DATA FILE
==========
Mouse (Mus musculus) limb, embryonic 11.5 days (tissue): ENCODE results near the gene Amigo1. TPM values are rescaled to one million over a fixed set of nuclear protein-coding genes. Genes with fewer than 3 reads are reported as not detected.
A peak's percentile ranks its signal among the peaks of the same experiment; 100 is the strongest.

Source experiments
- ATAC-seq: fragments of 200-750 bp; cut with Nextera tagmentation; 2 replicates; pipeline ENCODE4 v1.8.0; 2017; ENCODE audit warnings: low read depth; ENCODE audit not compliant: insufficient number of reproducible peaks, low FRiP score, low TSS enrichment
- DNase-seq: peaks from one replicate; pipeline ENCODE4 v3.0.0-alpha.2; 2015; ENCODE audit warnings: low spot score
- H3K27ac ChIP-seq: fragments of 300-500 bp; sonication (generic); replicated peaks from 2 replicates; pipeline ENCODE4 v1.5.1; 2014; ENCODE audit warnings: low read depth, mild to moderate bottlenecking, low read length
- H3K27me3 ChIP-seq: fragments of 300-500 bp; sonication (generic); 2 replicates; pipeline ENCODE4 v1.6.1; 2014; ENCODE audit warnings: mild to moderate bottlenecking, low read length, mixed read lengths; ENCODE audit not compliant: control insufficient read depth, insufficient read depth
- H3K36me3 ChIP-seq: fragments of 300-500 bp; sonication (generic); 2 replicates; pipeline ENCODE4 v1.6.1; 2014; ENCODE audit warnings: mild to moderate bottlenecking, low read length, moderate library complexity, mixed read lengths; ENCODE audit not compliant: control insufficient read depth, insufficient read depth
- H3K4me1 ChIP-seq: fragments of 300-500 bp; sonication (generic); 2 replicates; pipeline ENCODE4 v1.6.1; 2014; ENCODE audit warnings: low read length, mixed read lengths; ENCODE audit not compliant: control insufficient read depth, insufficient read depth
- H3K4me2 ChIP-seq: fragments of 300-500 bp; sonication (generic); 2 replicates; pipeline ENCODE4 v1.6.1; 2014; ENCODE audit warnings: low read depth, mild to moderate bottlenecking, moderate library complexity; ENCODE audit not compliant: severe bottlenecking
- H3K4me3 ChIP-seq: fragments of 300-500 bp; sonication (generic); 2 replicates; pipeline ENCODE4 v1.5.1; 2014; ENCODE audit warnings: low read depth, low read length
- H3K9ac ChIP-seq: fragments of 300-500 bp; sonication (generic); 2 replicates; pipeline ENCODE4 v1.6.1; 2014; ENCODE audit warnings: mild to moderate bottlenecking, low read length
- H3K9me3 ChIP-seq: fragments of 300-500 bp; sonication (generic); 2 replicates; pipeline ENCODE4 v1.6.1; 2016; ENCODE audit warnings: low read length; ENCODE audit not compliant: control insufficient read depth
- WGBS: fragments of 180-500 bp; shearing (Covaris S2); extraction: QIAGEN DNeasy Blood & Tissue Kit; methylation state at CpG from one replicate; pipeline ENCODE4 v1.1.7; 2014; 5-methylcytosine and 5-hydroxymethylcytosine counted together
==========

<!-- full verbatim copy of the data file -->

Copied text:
Mouse (Mus musculus) limb, embryonic 11.5 days (tissue): ENCODE results near the gene Amigo1. TPM values are rescaled to one million over a fixed set of nuclear protein-coding genes. Genes with fewer than 3 reads are reported as not detected.
A peak's percentile ranks its signal among the peaks of the same experiment; 100 is the strongest.

Source experiments
- ATAC-seq: fragments of 200-750 bp; cut with Nextera tagmentation; 2 replicates; pipeline ENCODE4 v1.8.0; 2017; ENCODE audit warnings: low read depth; ENCODE audit not compliant: insufficient number of reproducible peaks, low FRiP score, low TSS enrichment
- DNase-seq: peaks from one replicate; pipeline ENCODE4 v3.0.0-alpha.2; 2015; ENCODE audit warnings: low spot score
- H3K27ac ChIP-seq: fragments of 300-500 bp; sonication (generic); replicated peaks from 2 replicates; pipeline ENCODE4 v1.5.1; 2014; ENCODE audit warnings: low read depth, mild to moderate bottlenecking, low read length
- H3K27me3 ChIP-seq: fragments of 300-500 bp; sonication (generic); 2 replicates; pipeline ENCODE4 v1.6.1; 2014; ENCODE audit warnings: mild to moderate bottlenecking, low read length, mixed read lengths; ENCODE audit not compliant: control insufficient read depth, insufficient read depth
- H3K36me3 ChIP-seq: fragments of 300-500 bp; sonication (generic); 2 replicates; pipeline ENCODE4 v1.6.1; 2014; ENCODE audit warnings: mild to moderate bottlenecking, low read length, moderate library complexity, mixed read lengths; ENCODE audit not compliant: control insufficient read depth, insufficient read depth
- H3K4me1 ChIP-seq: fragments of 300-500 bp; sonication (generic); 2 replicates; pipeline ENCODE4 v1.6.1; 2014; ENCODE audit warnings: low read length, mixed read lengths; ENCODE audit not compliant: control insufficient read depth, insufficient read depth
- H3K4me2 ChIP-seq: fragments of 300-500 bp; sonication (generic); 2 replicates; pipeline ENCODE4 v1.6.1; 2014; ENCODE audit warnings: low read depth, mild to moderate bottlenecking, moderate library complexity; ENCODE audit not compliant: severe bottlenecking
- H3K4me3 ChIP-seq: fragments of 300-500 bp; sonication (generic); 2 replicates; pipeline ENCODE4 v1.5.1; 2014; ENCODE audit warnings: low read depth, low read length
- H3K9ac ChIP-seq: fragments of 300-500 bp; sonication (generic); 2 replicates; pipeline ENCODE4 v1.6.1; 2014; ENCODE audit warnings: mild to moderate bottlenecking, low read length
- H3K9me3 ChIP-seq: fragments of 300-500 bp; sonication (generic); 2 replicates; pipeline ENCODE4 v1.6.1; 2016; ENCODE audit warnings: low read length; ENCODE audit not compliant: control insufficient read depth
- WGBS: fragments of 180-500 bp; shearing (Covaris S2); extraction: QIAGEN DNeasy Blood & Tissue Kit; methylation state at CpG from one replicate; pipeline ENCODE4 v1.1.7; 2014; 5-methylcytosine and 5-hydroxymethylcytosine counted together